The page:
As 2020 presidential campaigns accelerate, the dominance of Silicon Valley technology companies is likely to remain a key issue for Democratic candidates, Bank of America analyst Justin Post said in a note to investors on Monday.
"Campaign focus on FANG regulation [is] likely here to stay," Post said.
Sen. Elizabeth Warren last week unveiled a plan to break up the biggest tech companies if she is elected president. The Massachusetts Democrat is especially focused on four of Wall Street's beloved "FAANG" stocks: Facebook, Amazon, Apple and Google-parent Alphabet. The group also includes Netflix.
"The giant tech companies right now are eating up little, tiny businesses, start-ups – and competing unfairly," Warren told CBS on Sunday.
"We've got to break these guys apart," Warren added. "It's like in baseball: You can be the umpire or you can own one of the teams, but you don't get to be the umpire and own the teams."
Post analyzed the "breakup scenarios" for Alphabet, Amazon and Facebook, which Warren referred to repeatedly in her criticism. While forced spinoffs may largely help the former two tech giants, Post thinks Facebook is the most at risk to seriously losing shareholder value.
Bank of America sees "a partial breakup of Alphabet (including spin of YouTube or Waymo)" as possibly "value enhancing." With the broad reach of each of Alphabet's business units, as separate entities, each brand "has enough scale to capture vast advertiser interest," Post added.
Similarly for Amazon, Post said a breakup "would be somewhat neutral for the stock," as investors in Jeff Bezos' empire "are generally comfortable" with how much Amazon's businesses would be worth on their own.
Breaking up Facebook "could be most concerning for investors," Post said. He found that if Facebook's Instagram and WhatsApp platforms were separated, they "would likely compete directly with Facebook for usage and advertisers, raising concerns on increased competition."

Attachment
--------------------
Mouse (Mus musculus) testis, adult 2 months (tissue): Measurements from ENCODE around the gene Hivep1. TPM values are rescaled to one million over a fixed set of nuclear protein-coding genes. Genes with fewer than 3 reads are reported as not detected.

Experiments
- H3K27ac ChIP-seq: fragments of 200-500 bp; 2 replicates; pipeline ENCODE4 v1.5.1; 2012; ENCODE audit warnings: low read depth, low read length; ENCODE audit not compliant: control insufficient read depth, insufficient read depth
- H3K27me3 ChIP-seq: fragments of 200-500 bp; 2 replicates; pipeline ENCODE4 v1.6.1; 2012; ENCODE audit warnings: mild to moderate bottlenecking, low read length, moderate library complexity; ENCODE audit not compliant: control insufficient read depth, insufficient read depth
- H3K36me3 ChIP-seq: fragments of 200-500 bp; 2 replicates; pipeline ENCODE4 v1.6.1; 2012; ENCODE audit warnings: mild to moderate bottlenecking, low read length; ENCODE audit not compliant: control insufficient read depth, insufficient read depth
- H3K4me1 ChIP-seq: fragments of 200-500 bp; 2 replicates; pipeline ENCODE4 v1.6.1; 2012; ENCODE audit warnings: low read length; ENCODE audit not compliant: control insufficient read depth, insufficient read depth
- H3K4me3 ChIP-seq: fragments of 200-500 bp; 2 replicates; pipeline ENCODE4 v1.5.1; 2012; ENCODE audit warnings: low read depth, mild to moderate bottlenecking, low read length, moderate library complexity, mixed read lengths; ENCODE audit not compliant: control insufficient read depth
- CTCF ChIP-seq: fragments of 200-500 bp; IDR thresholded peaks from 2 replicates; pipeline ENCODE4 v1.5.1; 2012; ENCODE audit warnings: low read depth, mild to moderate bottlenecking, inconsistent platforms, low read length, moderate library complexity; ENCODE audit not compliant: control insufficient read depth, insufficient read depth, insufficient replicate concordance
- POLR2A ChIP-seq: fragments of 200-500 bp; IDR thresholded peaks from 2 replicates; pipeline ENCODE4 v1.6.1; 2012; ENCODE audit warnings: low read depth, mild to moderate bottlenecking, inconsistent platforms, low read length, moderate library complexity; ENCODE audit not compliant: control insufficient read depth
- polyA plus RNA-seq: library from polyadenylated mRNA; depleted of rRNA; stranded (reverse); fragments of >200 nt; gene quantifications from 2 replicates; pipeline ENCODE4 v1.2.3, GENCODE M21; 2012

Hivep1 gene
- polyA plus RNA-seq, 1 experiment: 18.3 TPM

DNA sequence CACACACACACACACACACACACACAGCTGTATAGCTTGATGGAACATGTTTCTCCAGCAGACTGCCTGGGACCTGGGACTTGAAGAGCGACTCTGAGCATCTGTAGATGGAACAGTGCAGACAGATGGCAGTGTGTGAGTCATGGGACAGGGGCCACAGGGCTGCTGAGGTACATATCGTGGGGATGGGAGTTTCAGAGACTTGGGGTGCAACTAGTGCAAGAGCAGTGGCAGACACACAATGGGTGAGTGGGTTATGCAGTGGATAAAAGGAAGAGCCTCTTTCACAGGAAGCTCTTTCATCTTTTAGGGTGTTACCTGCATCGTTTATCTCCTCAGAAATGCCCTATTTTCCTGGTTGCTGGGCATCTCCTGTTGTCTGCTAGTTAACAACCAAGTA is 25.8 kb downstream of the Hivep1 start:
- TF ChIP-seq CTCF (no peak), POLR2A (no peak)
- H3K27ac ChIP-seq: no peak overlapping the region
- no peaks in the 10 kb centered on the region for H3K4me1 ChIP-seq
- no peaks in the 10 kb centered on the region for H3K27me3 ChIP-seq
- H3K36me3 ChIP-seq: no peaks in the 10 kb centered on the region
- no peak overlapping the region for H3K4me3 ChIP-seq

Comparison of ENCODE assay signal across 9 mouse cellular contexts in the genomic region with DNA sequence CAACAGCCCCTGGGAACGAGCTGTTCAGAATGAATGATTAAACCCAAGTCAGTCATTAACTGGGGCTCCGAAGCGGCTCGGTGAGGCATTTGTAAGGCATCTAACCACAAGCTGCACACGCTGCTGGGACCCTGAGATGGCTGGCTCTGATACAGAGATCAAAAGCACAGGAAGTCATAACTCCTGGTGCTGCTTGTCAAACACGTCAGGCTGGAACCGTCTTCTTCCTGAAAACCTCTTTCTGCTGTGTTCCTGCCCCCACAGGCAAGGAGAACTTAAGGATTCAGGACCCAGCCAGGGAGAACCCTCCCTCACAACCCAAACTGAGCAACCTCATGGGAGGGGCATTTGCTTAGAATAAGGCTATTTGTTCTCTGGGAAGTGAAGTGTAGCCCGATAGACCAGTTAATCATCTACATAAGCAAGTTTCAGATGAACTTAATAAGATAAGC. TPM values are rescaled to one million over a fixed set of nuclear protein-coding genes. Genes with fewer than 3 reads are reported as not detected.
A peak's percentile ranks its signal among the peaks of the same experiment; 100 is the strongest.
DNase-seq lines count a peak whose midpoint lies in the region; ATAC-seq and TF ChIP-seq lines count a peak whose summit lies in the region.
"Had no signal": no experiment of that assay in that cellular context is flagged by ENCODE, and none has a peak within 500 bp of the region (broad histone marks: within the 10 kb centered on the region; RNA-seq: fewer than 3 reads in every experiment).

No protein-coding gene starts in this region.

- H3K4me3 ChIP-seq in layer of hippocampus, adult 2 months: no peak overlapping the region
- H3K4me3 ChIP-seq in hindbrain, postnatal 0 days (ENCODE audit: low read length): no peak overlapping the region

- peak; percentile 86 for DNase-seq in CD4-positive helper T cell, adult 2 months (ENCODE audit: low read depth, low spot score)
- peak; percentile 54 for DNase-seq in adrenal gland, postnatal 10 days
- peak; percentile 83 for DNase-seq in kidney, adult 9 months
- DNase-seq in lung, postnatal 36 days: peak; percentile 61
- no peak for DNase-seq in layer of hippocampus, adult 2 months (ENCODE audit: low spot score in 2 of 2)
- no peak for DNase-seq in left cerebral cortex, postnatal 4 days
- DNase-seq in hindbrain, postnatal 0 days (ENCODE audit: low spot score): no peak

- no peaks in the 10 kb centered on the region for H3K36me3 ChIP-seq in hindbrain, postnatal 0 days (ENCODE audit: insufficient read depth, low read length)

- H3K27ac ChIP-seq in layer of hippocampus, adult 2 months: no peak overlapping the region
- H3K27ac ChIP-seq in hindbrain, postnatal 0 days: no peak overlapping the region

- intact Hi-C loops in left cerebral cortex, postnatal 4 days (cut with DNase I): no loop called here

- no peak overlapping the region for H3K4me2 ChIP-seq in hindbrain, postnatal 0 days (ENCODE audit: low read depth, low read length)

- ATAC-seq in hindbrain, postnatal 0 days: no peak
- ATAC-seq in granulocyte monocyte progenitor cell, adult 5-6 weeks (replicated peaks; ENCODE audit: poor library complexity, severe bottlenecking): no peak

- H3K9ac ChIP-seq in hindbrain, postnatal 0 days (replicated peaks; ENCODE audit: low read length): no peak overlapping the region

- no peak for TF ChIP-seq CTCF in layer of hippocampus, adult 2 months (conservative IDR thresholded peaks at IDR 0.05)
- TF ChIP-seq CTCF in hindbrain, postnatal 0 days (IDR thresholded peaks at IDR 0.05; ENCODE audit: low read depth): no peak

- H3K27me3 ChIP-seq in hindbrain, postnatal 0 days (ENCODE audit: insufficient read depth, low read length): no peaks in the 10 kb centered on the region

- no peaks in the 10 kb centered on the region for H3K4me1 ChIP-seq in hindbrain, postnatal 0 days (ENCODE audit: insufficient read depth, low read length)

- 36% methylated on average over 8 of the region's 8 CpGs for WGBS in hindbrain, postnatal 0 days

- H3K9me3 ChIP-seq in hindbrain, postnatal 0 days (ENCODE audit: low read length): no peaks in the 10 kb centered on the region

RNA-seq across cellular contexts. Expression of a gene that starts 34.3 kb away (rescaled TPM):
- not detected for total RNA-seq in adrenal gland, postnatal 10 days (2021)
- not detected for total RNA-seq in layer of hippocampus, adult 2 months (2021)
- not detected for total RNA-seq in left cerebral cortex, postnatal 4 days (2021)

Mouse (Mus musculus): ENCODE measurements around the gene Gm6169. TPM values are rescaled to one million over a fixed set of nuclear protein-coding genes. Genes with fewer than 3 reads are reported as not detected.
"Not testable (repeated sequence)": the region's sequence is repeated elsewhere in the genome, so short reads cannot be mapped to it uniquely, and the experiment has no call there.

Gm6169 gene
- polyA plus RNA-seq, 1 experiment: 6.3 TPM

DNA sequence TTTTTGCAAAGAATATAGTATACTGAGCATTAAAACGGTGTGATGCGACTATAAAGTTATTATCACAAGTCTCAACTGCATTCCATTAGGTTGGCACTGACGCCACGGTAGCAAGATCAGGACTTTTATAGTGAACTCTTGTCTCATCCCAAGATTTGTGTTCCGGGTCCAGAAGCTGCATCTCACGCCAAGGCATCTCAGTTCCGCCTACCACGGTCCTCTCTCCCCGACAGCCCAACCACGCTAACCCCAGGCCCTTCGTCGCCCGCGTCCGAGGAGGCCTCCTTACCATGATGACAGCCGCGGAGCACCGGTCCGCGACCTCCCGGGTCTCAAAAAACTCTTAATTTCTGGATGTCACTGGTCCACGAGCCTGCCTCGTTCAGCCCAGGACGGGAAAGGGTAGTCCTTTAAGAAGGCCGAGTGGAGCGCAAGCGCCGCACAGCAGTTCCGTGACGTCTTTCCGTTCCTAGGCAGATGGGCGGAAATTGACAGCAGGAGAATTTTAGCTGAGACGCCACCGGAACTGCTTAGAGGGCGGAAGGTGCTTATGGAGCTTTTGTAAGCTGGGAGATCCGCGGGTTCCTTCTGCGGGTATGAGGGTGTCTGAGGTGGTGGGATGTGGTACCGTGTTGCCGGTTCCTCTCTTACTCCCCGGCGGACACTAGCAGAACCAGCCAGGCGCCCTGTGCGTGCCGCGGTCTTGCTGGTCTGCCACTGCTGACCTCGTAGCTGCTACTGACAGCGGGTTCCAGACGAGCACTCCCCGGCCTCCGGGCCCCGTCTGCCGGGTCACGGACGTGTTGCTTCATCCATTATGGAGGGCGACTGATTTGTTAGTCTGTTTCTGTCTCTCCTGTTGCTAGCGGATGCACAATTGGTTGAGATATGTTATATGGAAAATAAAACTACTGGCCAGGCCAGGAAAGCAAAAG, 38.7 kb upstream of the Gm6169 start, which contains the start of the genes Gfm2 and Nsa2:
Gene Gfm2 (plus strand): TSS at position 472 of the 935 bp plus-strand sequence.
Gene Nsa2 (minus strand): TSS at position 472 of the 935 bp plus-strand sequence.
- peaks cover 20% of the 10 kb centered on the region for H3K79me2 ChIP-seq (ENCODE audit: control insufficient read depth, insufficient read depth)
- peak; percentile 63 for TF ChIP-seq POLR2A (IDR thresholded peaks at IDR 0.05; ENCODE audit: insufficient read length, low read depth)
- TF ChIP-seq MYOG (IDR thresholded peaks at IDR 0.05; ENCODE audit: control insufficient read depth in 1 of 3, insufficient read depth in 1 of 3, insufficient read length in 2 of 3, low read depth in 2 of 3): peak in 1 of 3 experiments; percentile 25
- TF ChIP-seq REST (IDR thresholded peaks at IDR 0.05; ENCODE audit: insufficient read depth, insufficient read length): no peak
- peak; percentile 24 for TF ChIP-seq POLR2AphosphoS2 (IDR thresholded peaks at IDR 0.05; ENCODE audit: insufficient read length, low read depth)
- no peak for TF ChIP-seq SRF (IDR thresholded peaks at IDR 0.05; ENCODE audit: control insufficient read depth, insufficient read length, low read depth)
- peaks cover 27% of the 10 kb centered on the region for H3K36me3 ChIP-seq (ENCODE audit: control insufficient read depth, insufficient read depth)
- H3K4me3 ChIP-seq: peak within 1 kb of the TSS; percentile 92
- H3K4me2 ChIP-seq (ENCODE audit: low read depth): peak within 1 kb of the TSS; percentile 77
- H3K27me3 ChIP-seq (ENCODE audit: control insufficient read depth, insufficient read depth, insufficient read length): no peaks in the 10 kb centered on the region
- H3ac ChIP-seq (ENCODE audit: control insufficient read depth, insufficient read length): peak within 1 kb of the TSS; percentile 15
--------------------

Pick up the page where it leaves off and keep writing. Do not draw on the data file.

That overlap in Facebook's businesses is a key reason Warren believes they should be separated.
"They bought the competition and now they're sucking the data out of the competition," Warren said.
While Bank of America did not include Apple in its breakup analysis, Warren confirmed to CNBC that she intends to break up the iPhone maker. In her interview with CBS, Warren argued that she is not against markets, which she said "produce a lot of good," but instead thinks "markets have to have rules."
"It is not capitalism to have one giant that comes in and dominates, a monopolist that dominates a market," Warren said.
Warren said recent talks with technology venture capital firms revealed that the places where Amazon, Facebook and Google compete are known as "kill zones" to entrepreneurs.
"They call it the kill zone because they don't want to fund businesses in that space because they know Amazon will eat them up, Facebook will eat them up, Google will eat them up," Warren said.